Dope Ent on Booking Rap Shows: "You Got to Pay to Play, and Education Don't Come Cheap"

Categories: Local Music, Q&A

Dope Ent's Matt Zingler (left) and Tariq Cherif (right), with the Bawse Ricky Ross.

For one reason or another, things never go as planned.

Just ask Dope Ent's Matt Zingler, 25, and his business partner, Tariq Cherif, 24.

Take, for example, this past weekend: Nipsey Hussle had just left the building after his performance at Avenue D in Miami. And unfortunately, Zingler was forced to tell fans, who'd paid extra for some face-time with the California rapper, that the scheduled meet-and-greet had been cancelled, informing them how to receive a refund and apologizing for the inconvenience.

See also: Nipsey Hussle on Rap, the Music Business, His Label: "It's About Boss of Self"


Yet despite the inevitable meet-and-greet cancellations, subsequent refunds, and occasional apologies, Dope Ent's Zingler and Cherif have consistently delivered outstanding rap concerts with bold-name national acts such as Curren$y, Kendrick Lamar, Ab-Soul, A$AP Ferg, and others to South Florida, all beginning with their first booking, a 2010 afterparty with Rick Ross.

This Friday, Dope Ent will do it again, bringing L.A. rapper Dom Kennedy to Avenue D for his Get Home Safely tour. And in anticipation of that show, we here at Crossfade sat down with the two friends and business partners to talk about the early days, lessons learned, partying with Riff Raff, promotion companies charging opening acts, and what else is in their future.

Crossfade: How do you guys know each other?
Tariq Cherif: We met in fourth grade through a mutual friend.

How did everything come about with Dope Ent?
Matt Zingler: We were young entrepreneurs that got together a certain amount of money and wanted to start investing, and we knew there was money in throwing events. Our first event was in 2010 with Rick Ross in Tallahassee. That's how we kinda got into it. And then we started doing tours with Curren$y and just took it from there.

Tariq: The Rick Ross is actually a pretty good story about our company. We pretty much lost all the money we put down on that show. We flopped. It was an afterparty. Pretty much, it was competition with another afterparty that said they were having all the people from the concert and they didn't. They were false promoting. We were new to the game. As you can see, we don't do afterparties anymore. We lost all of our shit, lost all of our money, and we just got back on our grind and got some money up, booked Curren$y for three shows in early 2011, sold them out, and been rocking ever since. Matt's dad always likes to say, "A true measure of a man is not how he acts when he wins, but when he loses."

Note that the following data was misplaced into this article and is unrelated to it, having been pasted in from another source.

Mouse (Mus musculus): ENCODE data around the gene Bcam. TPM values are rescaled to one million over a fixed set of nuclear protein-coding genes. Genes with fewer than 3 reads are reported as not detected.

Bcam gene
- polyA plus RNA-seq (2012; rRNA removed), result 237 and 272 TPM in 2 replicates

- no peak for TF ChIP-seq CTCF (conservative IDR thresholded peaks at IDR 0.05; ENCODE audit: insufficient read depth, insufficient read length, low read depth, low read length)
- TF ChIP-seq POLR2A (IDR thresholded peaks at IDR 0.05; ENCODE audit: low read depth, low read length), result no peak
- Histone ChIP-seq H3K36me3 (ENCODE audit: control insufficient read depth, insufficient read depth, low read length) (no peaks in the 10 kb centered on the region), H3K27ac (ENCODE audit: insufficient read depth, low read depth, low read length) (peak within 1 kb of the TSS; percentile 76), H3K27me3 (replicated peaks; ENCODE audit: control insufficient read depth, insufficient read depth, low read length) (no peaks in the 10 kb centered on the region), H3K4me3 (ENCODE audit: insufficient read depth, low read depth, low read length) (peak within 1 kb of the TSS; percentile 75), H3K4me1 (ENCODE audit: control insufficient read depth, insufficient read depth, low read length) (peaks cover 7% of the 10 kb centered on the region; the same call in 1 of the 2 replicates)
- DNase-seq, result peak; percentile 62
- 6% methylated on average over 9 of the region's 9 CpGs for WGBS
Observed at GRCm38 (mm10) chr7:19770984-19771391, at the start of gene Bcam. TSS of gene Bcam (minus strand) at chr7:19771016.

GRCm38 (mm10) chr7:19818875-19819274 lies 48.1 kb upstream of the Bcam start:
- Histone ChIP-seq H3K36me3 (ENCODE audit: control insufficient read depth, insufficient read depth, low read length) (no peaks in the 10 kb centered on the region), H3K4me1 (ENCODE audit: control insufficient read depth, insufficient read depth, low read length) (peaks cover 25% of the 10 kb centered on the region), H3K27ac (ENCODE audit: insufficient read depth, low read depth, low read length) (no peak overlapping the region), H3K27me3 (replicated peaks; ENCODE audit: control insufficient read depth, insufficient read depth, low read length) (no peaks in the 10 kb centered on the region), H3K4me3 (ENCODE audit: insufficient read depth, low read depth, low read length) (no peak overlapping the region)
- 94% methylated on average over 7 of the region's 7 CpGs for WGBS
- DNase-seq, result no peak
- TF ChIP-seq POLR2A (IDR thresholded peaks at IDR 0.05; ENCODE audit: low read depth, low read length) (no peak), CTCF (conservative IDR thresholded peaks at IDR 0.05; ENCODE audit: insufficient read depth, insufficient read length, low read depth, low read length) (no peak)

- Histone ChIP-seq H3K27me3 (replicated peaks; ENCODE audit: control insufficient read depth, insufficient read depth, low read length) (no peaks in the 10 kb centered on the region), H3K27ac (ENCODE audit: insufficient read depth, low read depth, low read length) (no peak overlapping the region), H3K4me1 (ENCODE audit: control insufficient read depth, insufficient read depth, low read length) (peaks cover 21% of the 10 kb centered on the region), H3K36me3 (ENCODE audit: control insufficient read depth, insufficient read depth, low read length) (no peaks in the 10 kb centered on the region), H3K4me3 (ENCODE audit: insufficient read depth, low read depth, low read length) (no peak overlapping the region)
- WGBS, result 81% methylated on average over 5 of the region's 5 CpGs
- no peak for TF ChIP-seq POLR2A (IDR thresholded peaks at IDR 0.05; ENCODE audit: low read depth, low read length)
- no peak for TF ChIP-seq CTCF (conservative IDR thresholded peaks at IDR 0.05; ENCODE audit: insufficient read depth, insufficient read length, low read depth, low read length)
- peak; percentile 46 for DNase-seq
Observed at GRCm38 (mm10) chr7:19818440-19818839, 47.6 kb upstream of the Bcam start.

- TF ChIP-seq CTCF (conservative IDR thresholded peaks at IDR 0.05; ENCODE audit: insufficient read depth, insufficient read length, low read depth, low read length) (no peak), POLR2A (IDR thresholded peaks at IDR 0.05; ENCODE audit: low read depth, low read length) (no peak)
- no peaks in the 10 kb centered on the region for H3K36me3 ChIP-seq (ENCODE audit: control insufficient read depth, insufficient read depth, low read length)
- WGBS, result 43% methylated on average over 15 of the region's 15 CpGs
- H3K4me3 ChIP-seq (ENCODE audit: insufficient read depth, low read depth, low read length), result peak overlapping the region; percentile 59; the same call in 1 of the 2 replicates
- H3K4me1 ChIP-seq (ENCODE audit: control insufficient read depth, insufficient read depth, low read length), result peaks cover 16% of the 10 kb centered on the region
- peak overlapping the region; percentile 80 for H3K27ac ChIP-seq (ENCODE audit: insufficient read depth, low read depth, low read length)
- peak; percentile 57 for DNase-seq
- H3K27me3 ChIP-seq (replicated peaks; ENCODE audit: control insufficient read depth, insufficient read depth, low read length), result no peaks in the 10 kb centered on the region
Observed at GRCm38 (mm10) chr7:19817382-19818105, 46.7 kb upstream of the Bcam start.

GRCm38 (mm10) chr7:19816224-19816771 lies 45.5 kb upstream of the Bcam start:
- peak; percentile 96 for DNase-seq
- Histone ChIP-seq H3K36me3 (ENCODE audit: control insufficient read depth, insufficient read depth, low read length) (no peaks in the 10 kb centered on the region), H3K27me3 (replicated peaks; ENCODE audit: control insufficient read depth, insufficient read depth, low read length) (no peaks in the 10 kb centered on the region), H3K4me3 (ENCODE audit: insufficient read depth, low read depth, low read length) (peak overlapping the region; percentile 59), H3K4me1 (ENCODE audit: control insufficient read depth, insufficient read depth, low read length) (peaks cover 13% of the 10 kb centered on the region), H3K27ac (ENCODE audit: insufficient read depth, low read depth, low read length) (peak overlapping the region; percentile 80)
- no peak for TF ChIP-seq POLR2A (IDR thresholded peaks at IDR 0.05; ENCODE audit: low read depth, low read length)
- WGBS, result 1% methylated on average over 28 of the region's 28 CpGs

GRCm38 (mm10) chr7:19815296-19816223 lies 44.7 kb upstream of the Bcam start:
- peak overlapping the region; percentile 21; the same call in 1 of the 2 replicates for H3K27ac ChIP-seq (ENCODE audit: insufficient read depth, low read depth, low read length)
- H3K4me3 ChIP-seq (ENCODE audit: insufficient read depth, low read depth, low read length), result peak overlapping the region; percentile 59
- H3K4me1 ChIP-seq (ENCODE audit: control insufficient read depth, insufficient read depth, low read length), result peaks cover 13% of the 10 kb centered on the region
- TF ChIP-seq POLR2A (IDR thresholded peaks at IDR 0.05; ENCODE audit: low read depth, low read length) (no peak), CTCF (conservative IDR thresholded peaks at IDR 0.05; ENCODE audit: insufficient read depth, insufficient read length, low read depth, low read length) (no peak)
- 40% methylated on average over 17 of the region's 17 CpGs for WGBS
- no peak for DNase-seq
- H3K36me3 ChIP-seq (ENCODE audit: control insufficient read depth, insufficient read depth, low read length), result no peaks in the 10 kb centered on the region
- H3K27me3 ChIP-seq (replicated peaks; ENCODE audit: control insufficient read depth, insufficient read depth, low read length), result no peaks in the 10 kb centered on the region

Matt: You got to pay to play, and in this industry, especially, education doesn't come cheap.

What was Ross' reaction?
[Both laugh]

Matt: Ross was happy.

Tariq: Ross is cool as shit.

Matt: He was smoking with us. We had twelve different kinds of bud that we had in different jars. It was like a High Times performance. It was like a smoke contest. That dude can smoke down.

Tariq: I remember we had a box full of Swisher Sweets. But you know what, he performed six to nine songs. We had some people there. It was an empty fucking club.

How do you pick yourselves up from a disaster like that?
[Both laugh]

Tariq: That night was so bad. And Matt got into a fight after the show at a place called Guthrie's, which is a late-night fried chicken spot. We had the limo rented for Rick Ross.

Matt: We just took the limo around, got some girls, got shit-faced. I got in a fight, ended up in a hospital. I got stitches in my face and woke up the next day.

I think the answer would be that, for us, it was very difficult for a while not having what we had prior. When I say that, I mean financially. And there was definitely some sacrifices that had to be made. All in all, it set us back, but we were pretty determined, and we knew what we wanted to do. We knew we'd be good at it.

Then you guys got Curren$y. And ever since then, with the exception of maybe once or twice, you are the ones that bring him to Miami. How did that relationship begin?
Tariq: Curren$y is just a cool dude, and his manager Mousa's a cool dude. We actually wanted to book Curren$y first, but the Rick Ross thing happened. But the relationship just stayed strong by doing good business together.

Matt: We built together. Same thing we did with Kendrick. We did a few days with Kendrick before he dropped his album, and he wore our hoodie in that Los Angeles Times photo shoot. For TDE, we toured all of their artists -- Ab-Soul, Schoolboy Q -- before anybody else.

See also: Dom Kennedy on the Rap Game: "When Things Ain't Working, You Got to Try New Things"

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